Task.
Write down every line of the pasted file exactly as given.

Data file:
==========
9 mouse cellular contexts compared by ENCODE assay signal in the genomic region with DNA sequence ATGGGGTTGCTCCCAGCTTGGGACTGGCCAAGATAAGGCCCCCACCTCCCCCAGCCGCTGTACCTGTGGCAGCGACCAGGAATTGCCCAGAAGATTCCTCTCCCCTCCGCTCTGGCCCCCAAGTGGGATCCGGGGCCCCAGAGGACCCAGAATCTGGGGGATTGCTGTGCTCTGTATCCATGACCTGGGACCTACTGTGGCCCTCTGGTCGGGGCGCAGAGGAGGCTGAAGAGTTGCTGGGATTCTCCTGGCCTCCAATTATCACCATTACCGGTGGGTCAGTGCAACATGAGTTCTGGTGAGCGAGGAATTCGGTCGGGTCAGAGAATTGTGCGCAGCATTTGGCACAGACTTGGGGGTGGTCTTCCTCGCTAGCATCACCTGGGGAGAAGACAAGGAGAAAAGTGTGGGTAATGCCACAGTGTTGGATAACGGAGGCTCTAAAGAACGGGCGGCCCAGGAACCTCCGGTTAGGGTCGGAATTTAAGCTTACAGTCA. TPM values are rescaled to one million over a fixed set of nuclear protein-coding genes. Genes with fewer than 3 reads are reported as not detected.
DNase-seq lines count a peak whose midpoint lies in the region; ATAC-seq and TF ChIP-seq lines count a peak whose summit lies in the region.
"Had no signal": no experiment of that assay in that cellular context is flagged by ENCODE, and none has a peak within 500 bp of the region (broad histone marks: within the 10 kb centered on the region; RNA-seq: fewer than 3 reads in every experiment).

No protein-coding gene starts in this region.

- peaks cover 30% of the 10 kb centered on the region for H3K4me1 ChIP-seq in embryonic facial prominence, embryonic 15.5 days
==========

9 mouse cellular contexts compared by ENCODE assay signal in the genomic region with DNA sequence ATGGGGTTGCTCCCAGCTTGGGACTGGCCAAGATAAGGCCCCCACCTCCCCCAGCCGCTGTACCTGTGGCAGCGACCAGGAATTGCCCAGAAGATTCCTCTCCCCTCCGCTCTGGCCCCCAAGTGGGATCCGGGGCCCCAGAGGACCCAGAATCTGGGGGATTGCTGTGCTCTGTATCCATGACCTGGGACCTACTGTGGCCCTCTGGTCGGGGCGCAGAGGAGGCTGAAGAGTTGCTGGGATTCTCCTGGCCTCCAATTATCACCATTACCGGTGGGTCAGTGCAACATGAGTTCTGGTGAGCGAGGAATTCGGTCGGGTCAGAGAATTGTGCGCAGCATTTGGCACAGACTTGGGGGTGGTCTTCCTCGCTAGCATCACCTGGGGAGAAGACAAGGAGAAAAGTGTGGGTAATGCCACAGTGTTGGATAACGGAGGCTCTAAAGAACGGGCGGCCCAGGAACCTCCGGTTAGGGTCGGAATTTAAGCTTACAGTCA. TPM values are rescaled to one million over a fixed set of nuclear protein-coding genes. Genes with fewer than 3 reads are reported as not detected.
DNase-seq lines count a peak whose midpoint lies in the region; ATAC-seq and TF ChIP-seq lines count a peak whose summit lies in the region.
"Had no signal": no experiment of that assay in that cellular context is flagged by ENCODE, and none has a peak within 500 bp of the region (broad histone marks: within the 10 kb centered on the region; RNA-seq: fewer than 3 reads in every experiment).

No protein-coding gene starts in this region.

- peaks cover 30% of the 10 kb centered on the region for H3K4me1 ChIP-seq in embryonic facial prominence, embryonic 15.5 days